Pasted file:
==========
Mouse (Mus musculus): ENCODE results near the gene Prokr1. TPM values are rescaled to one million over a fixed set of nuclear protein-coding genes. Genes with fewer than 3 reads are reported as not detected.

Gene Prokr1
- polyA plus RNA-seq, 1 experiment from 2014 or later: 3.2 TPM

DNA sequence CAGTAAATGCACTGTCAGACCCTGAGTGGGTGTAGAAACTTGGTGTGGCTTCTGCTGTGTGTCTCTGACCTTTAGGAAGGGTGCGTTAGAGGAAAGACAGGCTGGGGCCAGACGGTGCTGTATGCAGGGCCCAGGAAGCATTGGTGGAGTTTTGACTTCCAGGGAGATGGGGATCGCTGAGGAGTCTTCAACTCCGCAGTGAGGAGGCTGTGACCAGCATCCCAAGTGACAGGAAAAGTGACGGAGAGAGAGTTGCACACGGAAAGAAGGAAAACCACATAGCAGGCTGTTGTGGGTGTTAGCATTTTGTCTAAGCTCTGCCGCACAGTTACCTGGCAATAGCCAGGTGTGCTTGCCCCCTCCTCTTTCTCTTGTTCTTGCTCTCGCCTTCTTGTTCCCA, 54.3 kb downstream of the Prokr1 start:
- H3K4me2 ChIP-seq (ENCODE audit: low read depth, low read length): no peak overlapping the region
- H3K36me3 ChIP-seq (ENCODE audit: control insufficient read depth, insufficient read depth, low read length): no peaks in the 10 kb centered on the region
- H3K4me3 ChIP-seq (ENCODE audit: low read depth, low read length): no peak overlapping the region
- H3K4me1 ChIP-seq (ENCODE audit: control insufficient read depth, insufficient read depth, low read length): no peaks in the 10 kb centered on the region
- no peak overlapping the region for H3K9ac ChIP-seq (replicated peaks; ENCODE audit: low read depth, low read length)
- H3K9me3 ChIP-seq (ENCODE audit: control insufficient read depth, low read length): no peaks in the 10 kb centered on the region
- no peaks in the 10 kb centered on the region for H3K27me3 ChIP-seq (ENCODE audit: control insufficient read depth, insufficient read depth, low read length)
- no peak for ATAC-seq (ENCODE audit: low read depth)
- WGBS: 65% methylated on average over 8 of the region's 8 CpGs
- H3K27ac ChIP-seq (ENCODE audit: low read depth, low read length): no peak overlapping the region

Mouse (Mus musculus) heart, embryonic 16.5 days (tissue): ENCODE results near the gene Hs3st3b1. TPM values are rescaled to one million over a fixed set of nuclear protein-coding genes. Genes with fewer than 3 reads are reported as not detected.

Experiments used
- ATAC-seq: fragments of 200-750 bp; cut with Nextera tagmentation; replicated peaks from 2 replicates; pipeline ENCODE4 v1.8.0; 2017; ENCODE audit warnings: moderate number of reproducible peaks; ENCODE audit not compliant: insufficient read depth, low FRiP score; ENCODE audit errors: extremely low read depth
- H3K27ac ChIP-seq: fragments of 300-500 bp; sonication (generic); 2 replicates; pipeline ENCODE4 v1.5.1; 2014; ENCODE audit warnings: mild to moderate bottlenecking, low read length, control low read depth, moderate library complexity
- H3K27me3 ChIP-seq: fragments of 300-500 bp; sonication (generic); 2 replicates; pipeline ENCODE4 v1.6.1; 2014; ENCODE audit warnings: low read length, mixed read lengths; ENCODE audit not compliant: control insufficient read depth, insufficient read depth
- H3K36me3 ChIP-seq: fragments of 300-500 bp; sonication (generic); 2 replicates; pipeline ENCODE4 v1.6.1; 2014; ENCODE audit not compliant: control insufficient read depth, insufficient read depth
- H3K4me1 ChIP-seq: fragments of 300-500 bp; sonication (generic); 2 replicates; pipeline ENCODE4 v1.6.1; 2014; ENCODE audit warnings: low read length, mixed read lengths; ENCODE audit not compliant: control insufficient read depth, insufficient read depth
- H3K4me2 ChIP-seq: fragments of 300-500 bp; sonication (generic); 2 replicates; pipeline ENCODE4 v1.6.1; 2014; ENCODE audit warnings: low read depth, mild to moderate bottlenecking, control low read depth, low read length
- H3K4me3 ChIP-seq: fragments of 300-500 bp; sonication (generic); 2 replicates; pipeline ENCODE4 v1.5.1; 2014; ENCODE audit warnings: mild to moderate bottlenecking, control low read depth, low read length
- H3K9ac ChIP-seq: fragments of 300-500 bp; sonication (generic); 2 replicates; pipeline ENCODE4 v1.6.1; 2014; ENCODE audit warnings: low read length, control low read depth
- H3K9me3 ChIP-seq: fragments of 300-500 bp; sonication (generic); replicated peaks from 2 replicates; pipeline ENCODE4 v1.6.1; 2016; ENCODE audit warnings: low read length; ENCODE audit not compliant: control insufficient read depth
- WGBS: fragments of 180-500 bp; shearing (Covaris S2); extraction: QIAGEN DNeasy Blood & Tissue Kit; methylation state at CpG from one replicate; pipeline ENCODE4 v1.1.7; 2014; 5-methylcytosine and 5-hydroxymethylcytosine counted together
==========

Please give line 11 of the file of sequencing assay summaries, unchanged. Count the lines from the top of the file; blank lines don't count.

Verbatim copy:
- no peaks in the 10 kb centered on the region for H3K27me3 ChIP-seq (ENCODE audit: control insufficient read depth, insufficient read depth, low read length)